• Shared profits: Because partnerships are jointly owned, each partner must share the successes and profits of their business with the other partners. An unequal contribution of time, effort, or resources can cause discord among partners.


    A cooperative is a business or organization owned by, and operated for the benefit of, those using its services. Profits and earnings generated by the cooperative are distributed among the members, also known as user-owners.

    Typically, an elected board of directors and officers run the cooperative while regular members have voting power to control the direction of the cooperative. Members can become part of the cooperative by purchasing shares, though the number of shares they hold does not affect the weight of their vote. Cooperatives are common in the healthcare, retail, agriculture, art, and restaurant industries.

    Forming a Cooperative

    To start up, a group of potential members must agree on a common need and a strategy on how to meet that need. An organizing committee then conducts exploratory meetings, surveys, and cost and feasibility analyses before every member agrees with the business plan. Not all cooperatives are incorporated, though many choose to do so. If you decide to incorporate your cooperative, you must complete the following steps:

    • File articles of incorporation: The articles of incorporation legitimize your cooperative and include information like the name of the cooperative, business location, purpose, duration of existence, and names of the incorporators, and capital structure. Once the charter members file with your state business entity registration office and the articles are approved, you should create bylaws for your cooperative.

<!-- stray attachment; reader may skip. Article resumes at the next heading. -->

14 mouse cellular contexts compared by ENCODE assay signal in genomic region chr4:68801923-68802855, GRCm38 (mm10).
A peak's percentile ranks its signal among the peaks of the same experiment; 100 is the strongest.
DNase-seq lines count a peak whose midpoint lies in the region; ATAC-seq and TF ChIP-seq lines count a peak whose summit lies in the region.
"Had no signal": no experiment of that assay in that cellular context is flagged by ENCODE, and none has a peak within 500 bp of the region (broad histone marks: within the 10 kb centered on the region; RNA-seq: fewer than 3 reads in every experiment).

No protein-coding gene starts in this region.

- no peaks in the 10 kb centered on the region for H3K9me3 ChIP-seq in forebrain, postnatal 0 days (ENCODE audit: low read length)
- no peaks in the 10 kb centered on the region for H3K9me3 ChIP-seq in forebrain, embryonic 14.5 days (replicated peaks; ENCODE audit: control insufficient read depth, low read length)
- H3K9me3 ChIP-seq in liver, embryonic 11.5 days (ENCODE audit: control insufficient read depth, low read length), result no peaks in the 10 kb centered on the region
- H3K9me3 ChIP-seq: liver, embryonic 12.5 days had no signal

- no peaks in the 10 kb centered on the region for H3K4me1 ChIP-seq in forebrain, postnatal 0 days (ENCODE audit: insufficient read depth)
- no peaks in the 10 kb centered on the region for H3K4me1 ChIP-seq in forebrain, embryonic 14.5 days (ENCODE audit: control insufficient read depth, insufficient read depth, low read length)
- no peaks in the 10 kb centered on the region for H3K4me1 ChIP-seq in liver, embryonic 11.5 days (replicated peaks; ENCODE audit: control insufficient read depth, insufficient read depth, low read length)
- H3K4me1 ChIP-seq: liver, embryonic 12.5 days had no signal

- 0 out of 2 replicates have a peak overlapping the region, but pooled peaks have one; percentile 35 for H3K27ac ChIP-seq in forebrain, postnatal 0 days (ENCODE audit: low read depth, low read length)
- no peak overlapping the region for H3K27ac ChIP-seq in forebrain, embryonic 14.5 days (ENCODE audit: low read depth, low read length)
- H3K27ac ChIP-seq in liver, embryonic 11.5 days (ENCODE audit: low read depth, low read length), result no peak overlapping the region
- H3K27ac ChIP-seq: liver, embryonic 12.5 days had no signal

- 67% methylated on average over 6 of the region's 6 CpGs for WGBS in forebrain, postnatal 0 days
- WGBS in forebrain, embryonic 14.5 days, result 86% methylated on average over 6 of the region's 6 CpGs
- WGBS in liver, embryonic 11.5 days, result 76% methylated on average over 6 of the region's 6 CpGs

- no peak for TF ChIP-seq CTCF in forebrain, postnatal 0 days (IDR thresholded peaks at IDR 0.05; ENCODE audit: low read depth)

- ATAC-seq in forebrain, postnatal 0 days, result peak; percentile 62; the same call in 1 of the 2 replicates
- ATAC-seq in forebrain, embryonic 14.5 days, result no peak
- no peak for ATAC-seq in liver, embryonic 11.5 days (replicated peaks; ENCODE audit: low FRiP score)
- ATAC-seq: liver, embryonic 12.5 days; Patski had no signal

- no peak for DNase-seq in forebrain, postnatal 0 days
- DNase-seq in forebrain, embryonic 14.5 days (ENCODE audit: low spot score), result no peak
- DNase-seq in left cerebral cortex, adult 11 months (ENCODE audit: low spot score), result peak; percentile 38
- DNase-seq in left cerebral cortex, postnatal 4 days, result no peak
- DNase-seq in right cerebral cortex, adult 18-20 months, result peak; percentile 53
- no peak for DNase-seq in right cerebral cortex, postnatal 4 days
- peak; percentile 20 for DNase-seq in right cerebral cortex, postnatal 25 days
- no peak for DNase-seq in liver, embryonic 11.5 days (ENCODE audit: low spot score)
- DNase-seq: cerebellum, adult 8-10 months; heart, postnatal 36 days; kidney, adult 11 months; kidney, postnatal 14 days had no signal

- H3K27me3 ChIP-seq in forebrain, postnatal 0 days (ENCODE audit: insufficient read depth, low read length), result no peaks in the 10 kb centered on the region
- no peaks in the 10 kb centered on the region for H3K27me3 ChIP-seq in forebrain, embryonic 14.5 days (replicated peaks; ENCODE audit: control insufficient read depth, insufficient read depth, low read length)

• Create bylaws: While bylaws are not required by law, they do need to comply with state law and are essential to the success of your cooperative. Bylaws list membership requirements, duties, responsibilities, and other operational procedures that allow your cooperative to run smoothly. According to most state laws, the majority of your members must adopt articles of incorporation and bylaws. Consult your attorney to verify your bylaws comply with state laws.
    • Create a membership application: To recruit members and legally verify that they are part of the cooperative, you must create and issue a membership application. Membership applications include names, signatures from the board of directors, and member rights and benefits.
    • Conduct a charter member meeting and elect directors: During this meeting, charter members discuss and amend the proposed bylaws. By the end of the meeting, all charter members should vote to adopt the bylaws. If the board of directors are not named in the articles of incorporation, they must be designated during the charter meeting.
    • Obtain licenses and permits: You must obtain relevant business licenses and permits. Regulations vary by industry, state, and locality. Refer to our Business License and Permit guide to find a list of federal, state, and local permits, licenses and registrations you’ll need to run a business.

    Be sure to consult with an attorney to ensure your cooperative is following the laws established in North Carolina.

    Cooperative Taxes